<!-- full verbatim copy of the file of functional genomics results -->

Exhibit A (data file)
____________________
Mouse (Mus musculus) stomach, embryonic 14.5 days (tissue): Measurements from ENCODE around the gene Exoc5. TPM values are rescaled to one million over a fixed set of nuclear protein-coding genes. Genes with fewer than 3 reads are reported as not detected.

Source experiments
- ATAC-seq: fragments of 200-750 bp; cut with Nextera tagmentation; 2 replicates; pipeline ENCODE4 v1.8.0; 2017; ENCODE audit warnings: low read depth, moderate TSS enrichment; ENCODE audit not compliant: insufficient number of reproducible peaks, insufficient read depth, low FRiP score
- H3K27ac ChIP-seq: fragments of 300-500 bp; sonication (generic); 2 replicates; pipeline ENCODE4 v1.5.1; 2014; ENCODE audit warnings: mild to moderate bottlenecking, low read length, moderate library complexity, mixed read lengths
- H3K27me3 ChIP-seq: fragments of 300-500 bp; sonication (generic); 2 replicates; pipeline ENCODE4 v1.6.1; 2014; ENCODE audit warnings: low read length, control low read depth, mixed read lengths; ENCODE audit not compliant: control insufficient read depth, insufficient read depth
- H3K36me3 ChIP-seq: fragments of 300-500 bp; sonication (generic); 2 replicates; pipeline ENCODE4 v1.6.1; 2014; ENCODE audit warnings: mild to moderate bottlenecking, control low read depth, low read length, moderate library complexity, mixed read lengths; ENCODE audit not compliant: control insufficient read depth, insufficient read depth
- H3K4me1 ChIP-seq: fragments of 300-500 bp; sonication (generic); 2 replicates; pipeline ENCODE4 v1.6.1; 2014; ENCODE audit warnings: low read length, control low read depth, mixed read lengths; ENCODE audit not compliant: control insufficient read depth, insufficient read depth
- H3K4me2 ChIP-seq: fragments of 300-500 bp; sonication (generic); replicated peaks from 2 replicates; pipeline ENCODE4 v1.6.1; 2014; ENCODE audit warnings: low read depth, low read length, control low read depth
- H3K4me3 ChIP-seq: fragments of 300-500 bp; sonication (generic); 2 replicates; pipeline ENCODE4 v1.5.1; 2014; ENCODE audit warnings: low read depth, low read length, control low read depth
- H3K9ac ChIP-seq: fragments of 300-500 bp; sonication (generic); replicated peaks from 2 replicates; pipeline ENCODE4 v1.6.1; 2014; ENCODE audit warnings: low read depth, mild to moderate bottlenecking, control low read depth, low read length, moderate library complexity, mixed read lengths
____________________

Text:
Mouse (Mus musculus) stomach, embryonic 14.5 days (tissue): Measurements from ENCODE around the gene Exoc5. TPM values are rescaled to one million over a fixed set of nuclear protein-coding genes. Genes with fewer than 3 reads are reported as not detected.

Source experiments
- ATAC-seq: fragments of 200-750 bp; cut with Nextera tagmentation; 2 replicates; pipeline ENCODE4 v1.8.0; 2017; ENCODE audit warnings: low read depth, moderate TSS enrichment; ENCODE audit not compliant: insufficient number of reproducible peaks, insufficient read depth, low FRiP score
- H3K27ac ChIP-seq: fragments of 300-500 bp; sonication (generic); 2 replicates; pipeline ENCODE4 v1.5.1; 2014; ENCODE audit warnings: mild to moderate bottlenecking, low read length, moderate library complexity, mixed read lengths
- H3K27me3 ChIP-seq: fragments of 300-500 bp; sonication (generic); 2 replicates; pipeline ENCODE4 v1.6.1; 2014; ENCODE audit warnings: low read length, control low read depth, mixed read lengths; ENCODE audit not compliant: control insufficient read depth, insufficient read depth
- H3K36me3 ChIP-seq: fragments of 300-500 bp; sonication (generic); 2 replicates; pipeline ENCODE4 v1.6.1; 2014; ENCODE audit warnings: mild to moderate bottlenecking, control low read depth, low read length, moderate library complexity, mixed read lengths; ENCODE audit not compliant: control insufficient read depth, insufficient read depth
- H3K4me1 ChIP-seq: fragments of 300-500 bp; sonication (generic); 2 replicates; pipeline ENCODE4 v1.6.1; 2014; ENCODE audit warnings: low read length, control low read depth, mixed read lengths; ENCODE audit not compliant: control insufficient read depth, insufficient read depth
- H3K4me2 ChIP-seq: fragments of 300-500 bp; sonication (generic); replicated peaks from 2 replicates; pipeline ENCODE4 v1.6.1; 2014; ENCODE audit warnings: low read depth, low read length, control low read depth
- H3K4me3 ChIP-seq: fragments of 300-500 bp; sonication (generic); 2 replicates; pipeline ENCODE4 v1.5.1; 2014; ENCODE audit warnings: low read depth, low read length, control low read depth
- H3K9ac ChIP-seq: fragments of 300-500 bp; sonication (generic); replicated peaks from 2 replicates; pipeline ENCODE4 v1.6.1; 2014; ENCODE audit warnings: low read depth, mild to moderate bottlenecking, control low read depth, low read length, moderate library complexity, mixed read lengths